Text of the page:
The association between guideline-based treatment instructions at the point of discharge and lower 1-year mortality in Medicare patients after acute myocardial infarction: The American College of Cardiology’s Guidelines Applied in Practice (GAP) initiative in Michigan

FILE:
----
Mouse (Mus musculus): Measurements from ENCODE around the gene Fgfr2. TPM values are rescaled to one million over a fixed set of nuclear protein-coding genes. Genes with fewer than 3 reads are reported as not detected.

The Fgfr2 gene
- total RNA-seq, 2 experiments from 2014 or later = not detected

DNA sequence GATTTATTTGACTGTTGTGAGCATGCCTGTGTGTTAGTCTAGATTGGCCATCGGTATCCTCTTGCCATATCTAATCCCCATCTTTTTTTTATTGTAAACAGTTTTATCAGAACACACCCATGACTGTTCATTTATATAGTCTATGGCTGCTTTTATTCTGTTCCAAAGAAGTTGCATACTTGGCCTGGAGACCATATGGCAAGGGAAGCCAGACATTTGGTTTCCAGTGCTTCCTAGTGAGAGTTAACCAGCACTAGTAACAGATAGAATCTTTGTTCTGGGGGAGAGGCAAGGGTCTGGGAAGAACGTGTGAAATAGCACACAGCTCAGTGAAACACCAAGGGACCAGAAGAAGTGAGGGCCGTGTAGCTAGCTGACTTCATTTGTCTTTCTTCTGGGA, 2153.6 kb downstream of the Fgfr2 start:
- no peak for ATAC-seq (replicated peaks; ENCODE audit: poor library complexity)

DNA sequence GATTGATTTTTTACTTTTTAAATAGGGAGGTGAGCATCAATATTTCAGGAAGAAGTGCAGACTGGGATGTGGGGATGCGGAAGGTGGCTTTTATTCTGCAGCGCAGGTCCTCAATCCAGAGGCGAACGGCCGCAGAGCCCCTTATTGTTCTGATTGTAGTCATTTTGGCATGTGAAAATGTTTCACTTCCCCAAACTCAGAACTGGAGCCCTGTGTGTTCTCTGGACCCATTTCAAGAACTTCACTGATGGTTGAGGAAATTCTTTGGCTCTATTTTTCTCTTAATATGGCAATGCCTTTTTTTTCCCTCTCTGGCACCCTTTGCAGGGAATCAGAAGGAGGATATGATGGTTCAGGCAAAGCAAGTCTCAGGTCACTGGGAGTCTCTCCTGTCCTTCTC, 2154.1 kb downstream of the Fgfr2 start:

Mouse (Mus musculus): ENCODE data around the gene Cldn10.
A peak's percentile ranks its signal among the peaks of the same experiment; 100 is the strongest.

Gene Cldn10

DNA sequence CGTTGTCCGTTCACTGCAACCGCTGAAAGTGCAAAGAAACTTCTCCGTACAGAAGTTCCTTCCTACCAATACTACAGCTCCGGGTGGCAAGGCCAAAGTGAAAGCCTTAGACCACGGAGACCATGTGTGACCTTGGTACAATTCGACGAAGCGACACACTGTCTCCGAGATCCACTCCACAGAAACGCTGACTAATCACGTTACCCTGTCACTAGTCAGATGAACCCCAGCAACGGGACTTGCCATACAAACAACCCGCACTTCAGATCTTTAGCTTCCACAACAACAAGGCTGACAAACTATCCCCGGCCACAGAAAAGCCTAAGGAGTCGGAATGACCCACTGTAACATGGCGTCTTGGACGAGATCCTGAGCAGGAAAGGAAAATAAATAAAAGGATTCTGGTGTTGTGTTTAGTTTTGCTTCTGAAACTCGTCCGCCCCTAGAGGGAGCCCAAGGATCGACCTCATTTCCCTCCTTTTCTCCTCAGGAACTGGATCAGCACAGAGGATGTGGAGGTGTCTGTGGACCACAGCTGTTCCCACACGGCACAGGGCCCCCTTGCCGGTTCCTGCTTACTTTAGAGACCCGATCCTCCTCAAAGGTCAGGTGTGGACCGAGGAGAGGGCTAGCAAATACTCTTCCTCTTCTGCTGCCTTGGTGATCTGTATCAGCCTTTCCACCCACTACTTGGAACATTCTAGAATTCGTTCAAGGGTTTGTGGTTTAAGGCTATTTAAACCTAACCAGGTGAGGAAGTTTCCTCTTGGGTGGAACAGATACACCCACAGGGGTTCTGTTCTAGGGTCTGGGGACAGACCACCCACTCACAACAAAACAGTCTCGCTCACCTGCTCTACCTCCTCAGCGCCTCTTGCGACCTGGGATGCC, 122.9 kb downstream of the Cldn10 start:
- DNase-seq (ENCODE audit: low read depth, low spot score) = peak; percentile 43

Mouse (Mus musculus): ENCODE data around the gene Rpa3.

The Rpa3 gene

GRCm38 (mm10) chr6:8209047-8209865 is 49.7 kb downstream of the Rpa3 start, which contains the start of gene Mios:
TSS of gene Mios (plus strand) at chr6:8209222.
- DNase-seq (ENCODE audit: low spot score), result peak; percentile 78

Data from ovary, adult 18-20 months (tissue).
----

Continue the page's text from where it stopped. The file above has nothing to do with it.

Background The American College of Cardiology's Guidelines Applied in Practice (GAP) initiative for acute myocardial infarction (AMI) has been shown to increase the use of guideline-based therapies and improve outcomes in patients with AMI. It is unknown whether hospitals that are more successful in using the standard discharge contract—a key component of GAP that emphasizes guideline-based medications, lifestyle modification, and follow-up planning—experience a proportionally greater improvement in patient outcomes.Methods Medicare patients treated for AMI in all 33 participating GAP hospitals in Michigan were enrolled. We aggregated the hospitals into 3 tertiles based on the rates of discharge contract use: 0% to 8.4% (tertile 1), >8.4% to 38.0% (tertile 2), and >38.0% to 61.1% (tertile 3). We analyzed 1-year follow-up mortality both pre- and post-GAP and compared the mortality decline post-GAP with discharge contract use according to tertile.Results There were 1368 patients in the baseline (pre-GAP) cohort and 1489 patients in the post-GAP cohort. After GAP implementation, mortality at 1 year decreased by 1.2% (P = .71), 1.2% (P = .68), and 6.0% (P = .03) for tertiles 1, 2, and 3, respectively. After multivariate adjustment, discharge contract use was significantly associated with decreased 1-year mortality in tertile 2 (odds ratio 0.43, 95% CI 0.22-0.84) and tertile 3 (odds ratio 0.45, 95% CI 0.27-0.75).Conclusions Increased hospital utilization of the standard discharge contract as part of the GAP program is associated with decreased 1-year mortality in Medicare patient populations with AMI. Hospital efforts to promote adherence to guideline-based care tools such as the discharge contract used in GAP may result in mortality reductions for their patient populations at 1 year.